The 9,000-square-foot red wolf habitat at the Charles Towne Landing State Historic Site on the Ashley River opened to the public on Tuesday. The wolves came to South Carolina about a month ago from the Trevor Zoo in Millbrook, N.Y., where they were born last year.
It's the first time red wolves will be displayed at Charles Towne Landing, where the Carolina colony was founded in 1670.
The park's Animal Forest natural habitat zoo, created in 1970, displays animals that would have lived along the South Carolina coast when the English colony was founded.
"The goal has always been, if we could logically do it, to bring back all the animals that were indigenous to the area," said Duane Parrish, the director of the state Department of Parks, Recreation and Tourism.
"A lot of people in South Carolina probably don't know bison were here in 1670," he said. "They probably don't know red wolves were here. And they probably don't know what they look like because the gray wolf is what you're used to seeing on television and these are different."
Parrish offered brief remarks before a black curtain covering the viewing window at the wolf habitat was removed. The four female wolves, spooked by the attention, started quickly pacing along the fence at the far side of the compound before settling down beside each other and cautiously eyeing the humans.
According to the U.S. Fish and Wildlife Service, red wolves were once common throughout the eastern and south-central areas of the United States. Their numbers were decimated because of hunting and loss of habitat.
There are now only about 120 red wolves in the wild, most in eastern North Carolina — where scientists are trying to restore the breed — and about 200 in captive breeding programs nationwide.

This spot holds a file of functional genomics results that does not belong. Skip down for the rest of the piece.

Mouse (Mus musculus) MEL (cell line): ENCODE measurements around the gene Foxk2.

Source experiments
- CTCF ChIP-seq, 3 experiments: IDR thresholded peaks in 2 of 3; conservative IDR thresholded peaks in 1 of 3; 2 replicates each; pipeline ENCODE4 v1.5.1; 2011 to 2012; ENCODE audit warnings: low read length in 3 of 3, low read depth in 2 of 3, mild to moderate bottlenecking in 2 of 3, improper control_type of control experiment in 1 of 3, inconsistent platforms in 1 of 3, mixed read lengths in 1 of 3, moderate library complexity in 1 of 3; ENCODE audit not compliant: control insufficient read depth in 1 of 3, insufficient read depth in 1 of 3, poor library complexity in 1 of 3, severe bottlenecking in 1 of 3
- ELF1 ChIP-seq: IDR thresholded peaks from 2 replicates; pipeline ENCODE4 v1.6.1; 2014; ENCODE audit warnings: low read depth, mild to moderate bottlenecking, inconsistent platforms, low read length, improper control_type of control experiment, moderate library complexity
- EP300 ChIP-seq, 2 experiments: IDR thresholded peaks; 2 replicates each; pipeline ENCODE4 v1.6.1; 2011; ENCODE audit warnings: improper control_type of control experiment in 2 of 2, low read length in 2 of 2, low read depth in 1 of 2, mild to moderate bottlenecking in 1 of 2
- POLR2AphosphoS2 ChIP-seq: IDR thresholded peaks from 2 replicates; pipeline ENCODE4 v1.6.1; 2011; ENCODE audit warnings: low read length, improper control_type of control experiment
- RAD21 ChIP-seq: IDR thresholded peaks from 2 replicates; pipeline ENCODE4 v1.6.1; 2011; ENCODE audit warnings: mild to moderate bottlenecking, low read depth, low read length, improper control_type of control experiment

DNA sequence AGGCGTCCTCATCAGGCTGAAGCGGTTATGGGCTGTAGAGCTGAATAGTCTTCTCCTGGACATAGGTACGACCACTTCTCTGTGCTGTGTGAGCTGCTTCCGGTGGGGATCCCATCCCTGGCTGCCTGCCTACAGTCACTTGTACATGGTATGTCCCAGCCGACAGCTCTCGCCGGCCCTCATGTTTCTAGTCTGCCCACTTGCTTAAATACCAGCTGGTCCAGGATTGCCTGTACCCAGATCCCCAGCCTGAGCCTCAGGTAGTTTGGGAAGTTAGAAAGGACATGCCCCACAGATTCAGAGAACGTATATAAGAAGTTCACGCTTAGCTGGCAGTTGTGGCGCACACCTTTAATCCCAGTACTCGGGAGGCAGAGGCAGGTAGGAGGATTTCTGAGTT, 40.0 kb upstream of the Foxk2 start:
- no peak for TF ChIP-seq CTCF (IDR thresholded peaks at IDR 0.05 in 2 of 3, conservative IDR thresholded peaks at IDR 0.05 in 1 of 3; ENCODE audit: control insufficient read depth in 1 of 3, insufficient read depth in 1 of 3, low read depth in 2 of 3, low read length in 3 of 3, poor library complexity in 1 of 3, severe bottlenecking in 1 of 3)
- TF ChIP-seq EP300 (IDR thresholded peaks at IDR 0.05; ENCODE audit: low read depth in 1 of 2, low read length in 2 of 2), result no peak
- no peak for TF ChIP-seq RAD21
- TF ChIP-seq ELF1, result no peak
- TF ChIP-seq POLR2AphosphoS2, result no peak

Charles Towne Landing applied last year to the Red Wolf Species Survival Program to get the wolves. The program is comprised of the 42 sites around the country that have wolves, park manager Rob Powell said.
The curator of the park's animal forest, Jillian DeLorge-Davis, has taken special training in the care of the wolves. She said that part of challenge is to keep human contact to a minimum. The Charleston wolves may at some point be moved elsewhere for breeding or could be released into the wild.
She said they have names, but those names will be changed to something more in keeping with South Carolina, perhaps the name of local Native American tribes.
Powell said the park has no plans to become a breeding site.
He said writings from colonial days indicate the red wolves were once abundant along the South Carolina coast. They were generally killed as predators of livestock and their fur was a local commodity, he said.